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[TowerTalk] Coax Loss -- RG-Numbers Don't Tell us Much

To: "" <>
Subject: [TowerTalk] Coax Loss -- RG-Numbers Don't Tell us Much
From: "Jim Brown" <>
Reply-to: "Tower and HF antenna construction topics." <>
Date: Thu, 04 Feb 2010 10:04:52 -0800
List-post: <">>
On Thu, 4 Feb 2010 06:32:47 EST, wrote:

>200ft of new RG213 measures right at 4.5 dB/100ft at 432 MHz so 200ft is  
>almost 9 dB and a return loss of 18 db with short or open at the far end.

OK. But one other VERY important thing. RG-numbers are generic. They used 
to be a spec, so they used to tell you what the cable was. That hasn't been 
true for at least 50 years. As an example, there are dozens of cables in 
the Belden catalog described as RG8, and some are quite different from each 
other. All the RG-number tells us is the APPROXIMATE size of the cable and 
its impedance. So RG-213 is "like" RG8, which is 50 ohms and approximately 
0.4-in diameter. But I've got some RG8 made by Commscope rated for plenum 
use  with an o.d. of 0.35-inch, and an RG6 made by Belden with two copper 
braid shields that's 0.33-in o.d.  

How do these cables vary? First, the amount of copper, which is what 
determines the loss at HF. The center conductor of RG8 can be anywhere 
between #14 and #10, and it may be solid copper, copper-coated steel, or 
copper-coated Al. The braid can be anything from Al foil to foil plus 
copper braid, to two copper braids. The lower the total DC resistance, the 
lower the loss at HF. Copper coated steel and copper coated Al have more 
resistance at DC, so below about 5MHz, they have more loss than if the 
conductor were solid copper. On the higher HF bands, there's more skin 
effect, so the Al or steel is no longer part of the picture. The Al plus 
light braid cables designed for CATV use are great for VHF/UHF, but can be 
quite lossy at HF, especially if they have a copper coated steel center. 

As you get up into the VHF/UHF range, the dielectric increasingly 
contributes to loss, and above 1,000 MHz it dominates. The outer jacket may 
or may not be UV resistant. These cables aren't designed to carry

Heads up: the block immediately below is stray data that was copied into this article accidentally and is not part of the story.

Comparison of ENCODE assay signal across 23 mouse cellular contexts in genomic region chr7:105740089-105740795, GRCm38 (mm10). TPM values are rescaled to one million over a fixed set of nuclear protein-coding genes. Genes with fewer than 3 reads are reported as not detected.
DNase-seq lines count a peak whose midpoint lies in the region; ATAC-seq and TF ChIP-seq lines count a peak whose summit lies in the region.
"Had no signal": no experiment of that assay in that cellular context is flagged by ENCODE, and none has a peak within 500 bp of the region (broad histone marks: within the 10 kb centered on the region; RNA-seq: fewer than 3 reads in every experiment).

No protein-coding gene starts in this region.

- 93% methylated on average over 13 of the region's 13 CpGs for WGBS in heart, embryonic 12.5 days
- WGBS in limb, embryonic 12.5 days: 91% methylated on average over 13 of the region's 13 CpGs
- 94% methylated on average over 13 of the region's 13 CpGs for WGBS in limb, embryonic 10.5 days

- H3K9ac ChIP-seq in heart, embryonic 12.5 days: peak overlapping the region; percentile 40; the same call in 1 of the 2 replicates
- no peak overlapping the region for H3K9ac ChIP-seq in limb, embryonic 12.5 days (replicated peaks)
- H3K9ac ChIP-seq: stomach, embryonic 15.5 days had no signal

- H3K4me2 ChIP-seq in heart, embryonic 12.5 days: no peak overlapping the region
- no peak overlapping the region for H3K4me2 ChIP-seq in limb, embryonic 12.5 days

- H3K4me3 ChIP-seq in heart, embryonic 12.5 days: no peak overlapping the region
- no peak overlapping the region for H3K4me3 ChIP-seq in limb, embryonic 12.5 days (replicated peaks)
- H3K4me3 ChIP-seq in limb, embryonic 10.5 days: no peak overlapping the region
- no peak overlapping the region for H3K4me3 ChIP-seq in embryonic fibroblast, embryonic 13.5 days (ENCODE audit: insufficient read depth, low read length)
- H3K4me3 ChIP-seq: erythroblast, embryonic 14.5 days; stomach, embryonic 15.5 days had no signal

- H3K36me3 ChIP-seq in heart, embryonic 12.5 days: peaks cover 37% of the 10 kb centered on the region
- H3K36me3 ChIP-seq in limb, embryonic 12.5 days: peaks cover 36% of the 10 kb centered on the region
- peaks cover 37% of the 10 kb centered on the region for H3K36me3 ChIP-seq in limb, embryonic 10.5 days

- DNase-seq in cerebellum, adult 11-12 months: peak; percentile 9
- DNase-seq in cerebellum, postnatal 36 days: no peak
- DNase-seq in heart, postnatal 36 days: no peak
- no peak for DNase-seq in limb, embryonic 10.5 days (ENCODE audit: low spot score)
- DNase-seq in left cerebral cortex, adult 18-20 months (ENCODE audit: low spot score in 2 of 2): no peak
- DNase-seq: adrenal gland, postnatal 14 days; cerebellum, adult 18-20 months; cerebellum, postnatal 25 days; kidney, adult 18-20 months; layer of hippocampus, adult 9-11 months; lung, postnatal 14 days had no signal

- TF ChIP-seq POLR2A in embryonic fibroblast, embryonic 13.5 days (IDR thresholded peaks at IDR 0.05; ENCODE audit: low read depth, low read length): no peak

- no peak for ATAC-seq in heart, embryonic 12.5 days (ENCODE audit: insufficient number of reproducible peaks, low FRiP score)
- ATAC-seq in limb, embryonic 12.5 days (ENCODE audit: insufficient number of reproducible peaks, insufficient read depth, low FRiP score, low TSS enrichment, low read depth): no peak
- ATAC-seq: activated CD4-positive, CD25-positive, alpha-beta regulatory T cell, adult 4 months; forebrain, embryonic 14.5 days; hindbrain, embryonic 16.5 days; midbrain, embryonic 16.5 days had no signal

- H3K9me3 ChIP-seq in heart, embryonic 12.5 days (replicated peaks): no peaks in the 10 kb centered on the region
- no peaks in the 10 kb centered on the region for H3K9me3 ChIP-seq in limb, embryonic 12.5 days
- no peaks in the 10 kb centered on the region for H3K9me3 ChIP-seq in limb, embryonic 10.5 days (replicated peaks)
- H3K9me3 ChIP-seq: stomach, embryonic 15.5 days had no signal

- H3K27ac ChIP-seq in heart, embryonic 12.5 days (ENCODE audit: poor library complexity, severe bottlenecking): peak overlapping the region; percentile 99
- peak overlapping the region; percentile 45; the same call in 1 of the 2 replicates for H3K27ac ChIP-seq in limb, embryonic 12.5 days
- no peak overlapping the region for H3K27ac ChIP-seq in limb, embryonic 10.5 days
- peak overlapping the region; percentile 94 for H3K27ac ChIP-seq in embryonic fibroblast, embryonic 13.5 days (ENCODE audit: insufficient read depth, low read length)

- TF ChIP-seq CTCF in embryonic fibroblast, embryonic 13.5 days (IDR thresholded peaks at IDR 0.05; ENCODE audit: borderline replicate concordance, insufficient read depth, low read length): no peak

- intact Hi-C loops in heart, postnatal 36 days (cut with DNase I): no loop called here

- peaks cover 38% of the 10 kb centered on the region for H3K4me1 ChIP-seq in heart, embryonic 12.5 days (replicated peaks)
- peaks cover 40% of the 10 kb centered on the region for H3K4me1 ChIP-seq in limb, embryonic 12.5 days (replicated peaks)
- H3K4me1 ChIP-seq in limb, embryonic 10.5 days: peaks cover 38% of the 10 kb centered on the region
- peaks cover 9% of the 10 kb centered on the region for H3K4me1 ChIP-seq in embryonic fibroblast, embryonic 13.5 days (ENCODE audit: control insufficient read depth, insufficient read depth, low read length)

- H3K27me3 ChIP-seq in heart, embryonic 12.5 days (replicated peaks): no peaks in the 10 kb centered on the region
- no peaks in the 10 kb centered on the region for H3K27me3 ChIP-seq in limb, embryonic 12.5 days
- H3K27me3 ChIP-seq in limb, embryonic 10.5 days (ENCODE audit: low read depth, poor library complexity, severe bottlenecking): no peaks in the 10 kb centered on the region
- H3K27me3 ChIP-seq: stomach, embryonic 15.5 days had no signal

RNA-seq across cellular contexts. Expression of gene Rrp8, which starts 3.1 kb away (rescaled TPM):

transmitter power at HF, so their thin shield and copper coated steel 
center work fine. They're also much lighter and cheaper than cables with 
more copper designed for transmitting at HF, or for carrying baseband 

Some other ways these cables differ is their combustibility. Remember "The 
Towering Inferno?" That was based on a true story of a fire that was spread 
by cables running up through a high rise building, burning and spreading 
the fire, and killing some people with the noxious fumes from combustion. 
After that fire, building codes changed, requiring cables in parts of 
buildings where this could happen to be made with materials that are much 
less likely to burn or create noxious fumes. 

The lowest loss RG8 cables I know about are less than 3 dB/100 ft at 400 
MHz -- LMR400UF, Belden 9913, Commscope 3227 are examples. Commscope 2427K 
is the same copper as 3227, with a plenum jacket and plenum dielectric. 
It's the same as 3227 at HF, but has more loss at UHF, thanks to its 
fireproof dielectric. Both 3227 and 2427K stand up to UV. 

And if you're feeding a 75 ohm load, like a high dipole, consider using a 
75 ohm cable. Yes, a bit of mismatch to a 50 ohm transmitter, but MUCH less 
loss than a comparable 50 ohm cable. My 80/40 dipoles are fed with Belden 
8213 (low loss RG11), so they work great on 6 meters! 


Jim K9YC


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